We celebrate today, along with much of the world, the March 8th International Women's Day. Gender Equality is one of the Sustainable Development Goals and while much has been achieved since the first marking of that date in 1917, there is still so much to do, in some many parts of the world, and in so many contexts.
The discipline and tools of risk management seem at first technical, abstract and far removed from these vital societal struggles but that is only if we stay on the stylized surface of things and avoid questioning the purpose and objectives of formal (professional) risk management. In fact both financial and general risk management touches the question of gender equality in many distinct and profound ways:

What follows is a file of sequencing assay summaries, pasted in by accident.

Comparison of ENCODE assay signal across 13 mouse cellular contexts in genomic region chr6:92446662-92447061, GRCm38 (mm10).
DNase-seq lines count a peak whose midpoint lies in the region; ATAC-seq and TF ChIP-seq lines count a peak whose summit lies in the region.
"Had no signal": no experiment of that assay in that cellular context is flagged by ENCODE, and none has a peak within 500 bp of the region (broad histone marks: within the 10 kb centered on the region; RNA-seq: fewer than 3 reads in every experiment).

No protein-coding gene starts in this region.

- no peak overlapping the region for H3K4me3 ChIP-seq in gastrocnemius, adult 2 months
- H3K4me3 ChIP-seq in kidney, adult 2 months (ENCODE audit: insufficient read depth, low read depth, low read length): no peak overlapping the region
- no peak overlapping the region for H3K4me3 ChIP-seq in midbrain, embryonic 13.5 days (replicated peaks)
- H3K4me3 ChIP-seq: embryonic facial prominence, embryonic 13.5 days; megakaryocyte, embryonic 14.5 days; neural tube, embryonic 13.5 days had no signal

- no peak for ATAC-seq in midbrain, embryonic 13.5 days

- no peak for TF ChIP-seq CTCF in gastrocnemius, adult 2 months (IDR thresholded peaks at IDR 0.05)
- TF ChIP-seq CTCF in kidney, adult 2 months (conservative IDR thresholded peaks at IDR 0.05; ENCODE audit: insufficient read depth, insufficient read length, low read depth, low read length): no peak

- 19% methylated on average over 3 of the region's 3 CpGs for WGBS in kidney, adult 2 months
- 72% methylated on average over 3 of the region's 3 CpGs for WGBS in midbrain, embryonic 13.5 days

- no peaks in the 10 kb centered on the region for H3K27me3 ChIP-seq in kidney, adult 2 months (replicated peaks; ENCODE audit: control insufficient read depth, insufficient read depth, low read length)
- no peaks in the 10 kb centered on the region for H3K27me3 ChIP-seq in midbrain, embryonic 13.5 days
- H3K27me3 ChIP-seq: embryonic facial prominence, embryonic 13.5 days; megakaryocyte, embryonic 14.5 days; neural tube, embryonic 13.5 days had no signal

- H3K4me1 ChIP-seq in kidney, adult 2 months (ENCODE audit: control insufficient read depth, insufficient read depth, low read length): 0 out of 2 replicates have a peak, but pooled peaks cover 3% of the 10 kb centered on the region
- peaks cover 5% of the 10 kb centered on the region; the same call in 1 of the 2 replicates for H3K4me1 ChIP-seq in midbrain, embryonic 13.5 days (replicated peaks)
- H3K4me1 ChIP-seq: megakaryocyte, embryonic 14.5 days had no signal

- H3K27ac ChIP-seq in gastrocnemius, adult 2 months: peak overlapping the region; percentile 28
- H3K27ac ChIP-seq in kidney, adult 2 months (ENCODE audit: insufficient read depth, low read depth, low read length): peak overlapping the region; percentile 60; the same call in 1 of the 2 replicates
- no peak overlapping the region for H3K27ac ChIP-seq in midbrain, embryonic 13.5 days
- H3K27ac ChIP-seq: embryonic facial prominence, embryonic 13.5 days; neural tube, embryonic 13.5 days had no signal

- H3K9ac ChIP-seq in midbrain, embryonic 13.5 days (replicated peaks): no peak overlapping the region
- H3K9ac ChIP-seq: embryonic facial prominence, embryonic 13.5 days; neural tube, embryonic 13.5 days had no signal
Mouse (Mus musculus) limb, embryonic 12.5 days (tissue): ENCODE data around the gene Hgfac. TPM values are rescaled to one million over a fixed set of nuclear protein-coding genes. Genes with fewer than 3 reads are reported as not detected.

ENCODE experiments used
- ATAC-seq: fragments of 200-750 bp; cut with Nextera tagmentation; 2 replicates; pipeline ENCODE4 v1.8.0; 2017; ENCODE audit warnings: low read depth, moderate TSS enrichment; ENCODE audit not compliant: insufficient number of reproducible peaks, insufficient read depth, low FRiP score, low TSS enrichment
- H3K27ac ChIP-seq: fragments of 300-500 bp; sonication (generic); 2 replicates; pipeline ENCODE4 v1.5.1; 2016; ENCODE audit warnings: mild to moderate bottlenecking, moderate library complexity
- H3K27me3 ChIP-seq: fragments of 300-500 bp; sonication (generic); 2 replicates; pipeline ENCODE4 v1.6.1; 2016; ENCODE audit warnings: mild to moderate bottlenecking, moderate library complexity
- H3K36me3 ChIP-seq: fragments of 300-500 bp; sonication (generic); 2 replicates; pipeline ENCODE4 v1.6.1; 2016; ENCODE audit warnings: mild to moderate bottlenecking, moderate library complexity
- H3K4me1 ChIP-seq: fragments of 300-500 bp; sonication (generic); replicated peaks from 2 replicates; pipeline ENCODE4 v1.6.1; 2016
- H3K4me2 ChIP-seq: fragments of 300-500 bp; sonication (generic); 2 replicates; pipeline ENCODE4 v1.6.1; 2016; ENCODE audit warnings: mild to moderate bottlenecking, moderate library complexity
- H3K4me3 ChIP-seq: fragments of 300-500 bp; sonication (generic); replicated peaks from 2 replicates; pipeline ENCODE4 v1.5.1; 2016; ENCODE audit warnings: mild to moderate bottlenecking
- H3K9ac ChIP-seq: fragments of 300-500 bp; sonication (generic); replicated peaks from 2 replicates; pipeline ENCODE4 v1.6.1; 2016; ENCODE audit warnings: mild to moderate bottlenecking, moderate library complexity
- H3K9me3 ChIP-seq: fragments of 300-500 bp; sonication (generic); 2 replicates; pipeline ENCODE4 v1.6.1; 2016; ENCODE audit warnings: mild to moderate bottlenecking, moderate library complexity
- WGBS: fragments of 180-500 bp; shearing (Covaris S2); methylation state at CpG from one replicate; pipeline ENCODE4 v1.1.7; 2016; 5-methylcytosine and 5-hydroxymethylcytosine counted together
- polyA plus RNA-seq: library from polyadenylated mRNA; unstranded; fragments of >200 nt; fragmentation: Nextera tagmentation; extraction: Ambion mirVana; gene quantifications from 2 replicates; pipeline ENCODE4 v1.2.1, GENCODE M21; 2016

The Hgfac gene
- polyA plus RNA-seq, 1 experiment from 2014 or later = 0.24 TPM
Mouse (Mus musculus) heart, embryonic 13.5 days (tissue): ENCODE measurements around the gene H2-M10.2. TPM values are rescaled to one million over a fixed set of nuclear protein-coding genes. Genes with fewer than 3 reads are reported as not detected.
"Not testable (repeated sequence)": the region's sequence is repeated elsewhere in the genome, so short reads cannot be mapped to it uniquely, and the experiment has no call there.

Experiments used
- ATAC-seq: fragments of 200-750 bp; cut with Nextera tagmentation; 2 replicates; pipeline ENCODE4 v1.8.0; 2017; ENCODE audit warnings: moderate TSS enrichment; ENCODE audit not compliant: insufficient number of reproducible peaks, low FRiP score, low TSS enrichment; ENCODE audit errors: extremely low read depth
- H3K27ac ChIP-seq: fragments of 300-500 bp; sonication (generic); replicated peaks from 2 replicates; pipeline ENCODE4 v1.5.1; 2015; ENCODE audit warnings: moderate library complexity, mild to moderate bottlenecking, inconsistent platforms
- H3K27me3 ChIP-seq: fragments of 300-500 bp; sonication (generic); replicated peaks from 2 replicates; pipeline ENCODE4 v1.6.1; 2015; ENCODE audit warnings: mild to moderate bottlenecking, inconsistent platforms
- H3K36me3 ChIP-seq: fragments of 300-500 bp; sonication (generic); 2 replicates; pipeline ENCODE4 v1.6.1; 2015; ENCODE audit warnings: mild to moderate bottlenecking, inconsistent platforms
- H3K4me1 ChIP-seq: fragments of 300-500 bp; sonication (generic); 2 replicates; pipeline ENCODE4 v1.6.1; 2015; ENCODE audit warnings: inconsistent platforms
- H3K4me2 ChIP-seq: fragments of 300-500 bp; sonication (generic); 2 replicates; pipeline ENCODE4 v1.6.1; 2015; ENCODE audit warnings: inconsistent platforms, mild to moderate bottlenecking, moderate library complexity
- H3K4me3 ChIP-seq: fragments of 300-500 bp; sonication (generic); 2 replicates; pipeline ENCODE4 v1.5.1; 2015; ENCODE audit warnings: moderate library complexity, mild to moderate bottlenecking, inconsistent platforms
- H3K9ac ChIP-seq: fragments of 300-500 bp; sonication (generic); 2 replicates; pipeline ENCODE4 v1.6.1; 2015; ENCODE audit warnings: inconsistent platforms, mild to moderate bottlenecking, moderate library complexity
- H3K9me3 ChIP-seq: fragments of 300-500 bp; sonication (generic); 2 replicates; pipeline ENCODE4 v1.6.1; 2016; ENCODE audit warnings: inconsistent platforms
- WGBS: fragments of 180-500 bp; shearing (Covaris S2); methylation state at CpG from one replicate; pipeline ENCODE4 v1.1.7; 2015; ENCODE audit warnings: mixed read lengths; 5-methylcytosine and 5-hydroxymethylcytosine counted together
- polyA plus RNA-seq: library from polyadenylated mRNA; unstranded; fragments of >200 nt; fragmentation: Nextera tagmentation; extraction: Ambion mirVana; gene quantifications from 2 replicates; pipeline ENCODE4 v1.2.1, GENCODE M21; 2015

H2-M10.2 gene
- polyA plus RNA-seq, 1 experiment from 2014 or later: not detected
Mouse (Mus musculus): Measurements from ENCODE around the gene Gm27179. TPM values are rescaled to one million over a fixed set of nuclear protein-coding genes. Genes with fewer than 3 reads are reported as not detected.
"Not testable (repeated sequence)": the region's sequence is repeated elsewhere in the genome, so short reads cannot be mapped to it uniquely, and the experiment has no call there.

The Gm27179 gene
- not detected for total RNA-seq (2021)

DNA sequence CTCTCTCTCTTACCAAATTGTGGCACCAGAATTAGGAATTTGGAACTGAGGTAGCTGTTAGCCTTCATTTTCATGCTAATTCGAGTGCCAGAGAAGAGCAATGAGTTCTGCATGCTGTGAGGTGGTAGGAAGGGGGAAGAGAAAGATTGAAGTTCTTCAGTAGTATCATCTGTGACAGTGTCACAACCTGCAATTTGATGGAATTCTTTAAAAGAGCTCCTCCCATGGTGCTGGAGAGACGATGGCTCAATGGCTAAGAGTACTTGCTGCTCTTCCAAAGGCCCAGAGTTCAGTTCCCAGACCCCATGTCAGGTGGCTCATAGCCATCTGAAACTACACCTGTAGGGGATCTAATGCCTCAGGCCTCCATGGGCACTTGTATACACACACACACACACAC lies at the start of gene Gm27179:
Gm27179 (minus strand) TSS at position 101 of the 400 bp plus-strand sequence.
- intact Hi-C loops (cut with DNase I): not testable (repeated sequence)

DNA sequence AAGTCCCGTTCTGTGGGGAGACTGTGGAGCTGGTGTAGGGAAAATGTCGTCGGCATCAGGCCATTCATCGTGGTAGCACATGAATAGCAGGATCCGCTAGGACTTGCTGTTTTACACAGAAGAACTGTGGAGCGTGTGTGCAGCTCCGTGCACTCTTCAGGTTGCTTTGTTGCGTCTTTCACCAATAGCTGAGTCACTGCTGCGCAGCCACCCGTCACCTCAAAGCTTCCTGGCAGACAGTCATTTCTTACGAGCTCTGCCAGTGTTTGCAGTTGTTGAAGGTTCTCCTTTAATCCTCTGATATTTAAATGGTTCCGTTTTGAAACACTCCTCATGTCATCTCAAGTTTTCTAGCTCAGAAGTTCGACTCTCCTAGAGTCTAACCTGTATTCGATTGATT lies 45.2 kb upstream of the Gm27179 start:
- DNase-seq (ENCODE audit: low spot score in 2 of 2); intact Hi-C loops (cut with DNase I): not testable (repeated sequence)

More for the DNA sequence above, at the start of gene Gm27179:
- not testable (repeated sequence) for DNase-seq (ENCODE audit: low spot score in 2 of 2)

- As the financial literacy and financial inclusion of women in the formal economy e.g., in the context of Sustainable Finance.
- As discrimination and other risks faced by women in their labor relations (reflecting a holistic Occupational Risk Taxonomy that covers all aspects of a working person's exposure)
- As gender representation and opportunity in the Risk Management Function itself.
While in many countries there are now relatively more women in leadership positions that will surely provide ample future risk management heroes it is maybe appropriate to recall on this day one legendary such role model: Florence Nightingale is described as a true pioneer in the graphical representation of statistics, and is credited with developing the polar area diagram to illustrate seasonal sources of patient mortality in the military field hospital she managed. A more poignant example of female ingenuity using the tools of risk management to relieve the self-inflicted wounds of a male dominated society is hardly possible...